external name. (1.) A name that can be referred to by any control section or separately assembled or compiled module; a control section name or an entry name in another module. (2.) In a program, a name whose scope is not necessarily confined to one block and its contained blocks.
external procedure. Synonymous with external routine.
external reference. A reference to a symbol defined as an external name in another program or module.
external routine. A procedure or function called from outside the program in which the routine is defined. Synonymous with external procedure.
external symbol. A symbol that is defined in a file other than the file in which the symbol occurs. An ordinary symbol that represents an external reference.
external variable. A variable accessible to another compilation unit. See also compilation unit.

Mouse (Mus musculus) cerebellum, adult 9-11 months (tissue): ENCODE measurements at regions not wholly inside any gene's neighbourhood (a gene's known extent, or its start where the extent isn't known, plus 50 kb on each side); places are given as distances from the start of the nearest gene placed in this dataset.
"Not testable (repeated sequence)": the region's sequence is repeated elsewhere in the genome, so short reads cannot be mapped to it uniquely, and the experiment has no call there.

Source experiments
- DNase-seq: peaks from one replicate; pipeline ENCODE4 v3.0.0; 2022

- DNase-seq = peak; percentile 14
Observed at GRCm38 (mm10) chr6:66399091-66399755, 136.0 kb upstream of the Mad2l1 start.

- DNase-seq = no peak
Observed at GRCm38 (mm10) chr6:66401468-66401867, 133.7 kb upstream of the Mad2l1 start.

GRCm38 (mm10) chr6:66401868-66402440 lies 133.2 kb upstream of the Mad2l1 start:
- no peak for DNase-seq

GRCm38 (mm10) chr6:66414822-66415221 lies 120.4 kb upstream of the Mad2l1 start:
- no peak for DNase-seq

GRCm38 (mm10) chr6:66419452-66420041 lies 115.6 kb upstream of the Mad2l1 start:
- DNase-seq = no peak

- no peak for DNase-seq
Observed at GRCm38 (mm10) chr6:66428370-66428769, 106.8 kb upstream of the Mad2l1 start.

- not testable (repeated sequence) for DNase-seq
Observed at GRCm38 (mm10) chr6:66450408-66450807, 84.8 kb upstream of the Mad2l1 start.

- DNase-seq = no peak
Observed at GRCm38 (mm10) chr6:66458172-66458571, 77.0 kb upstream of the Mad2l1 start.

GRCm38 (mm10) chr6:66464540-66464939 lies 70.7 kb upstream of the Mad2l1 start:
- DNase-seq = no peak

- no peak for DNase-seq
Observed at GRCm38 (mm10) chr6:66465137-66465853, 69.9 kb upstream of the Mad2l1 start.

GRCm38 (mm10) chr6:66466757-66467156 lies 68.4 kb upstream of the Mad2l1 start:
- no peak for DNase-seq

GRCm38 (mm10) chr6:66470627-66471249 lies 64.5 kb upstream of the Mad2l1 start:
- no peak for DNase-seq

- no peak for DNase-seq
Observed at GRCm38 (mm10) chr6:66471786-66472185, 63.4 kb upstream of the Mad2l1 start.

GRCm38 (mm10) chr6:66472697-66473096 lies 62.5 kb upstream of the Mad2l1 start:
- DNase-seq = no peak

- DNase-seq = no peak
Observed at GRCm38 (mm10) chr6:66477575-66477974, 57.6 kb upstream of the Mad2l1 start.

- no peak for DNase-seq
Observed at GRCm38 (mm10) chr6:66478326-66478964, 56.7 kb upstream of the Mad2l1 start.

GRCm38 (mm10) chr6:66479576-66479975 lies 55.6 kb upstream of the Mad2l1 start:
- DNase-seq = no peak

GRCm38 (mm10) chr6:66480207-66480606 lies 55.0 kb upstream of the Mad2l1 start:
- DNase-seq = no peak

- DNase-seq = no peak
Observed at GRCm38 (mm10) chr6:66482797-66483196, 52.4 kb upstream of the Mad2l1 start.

extract. To obtain. For example, to extract information from a file.
eye coordinates. In GL, the coordinate system in which the viewer's eye is located at the origin, and thus all distances are measured with respect to the eye. Viewing transformations map from world coordinates into eye coordinates, and projection transformations map from eye coordinates to normalized device coordinates. Synonym for eye space, viewing coordinates, and viewer coordinates. See also modeling coordinates, primitive coordinates, world coordinates, screen coordinates, and transformation.
eye space. Synonym for eye coordinates.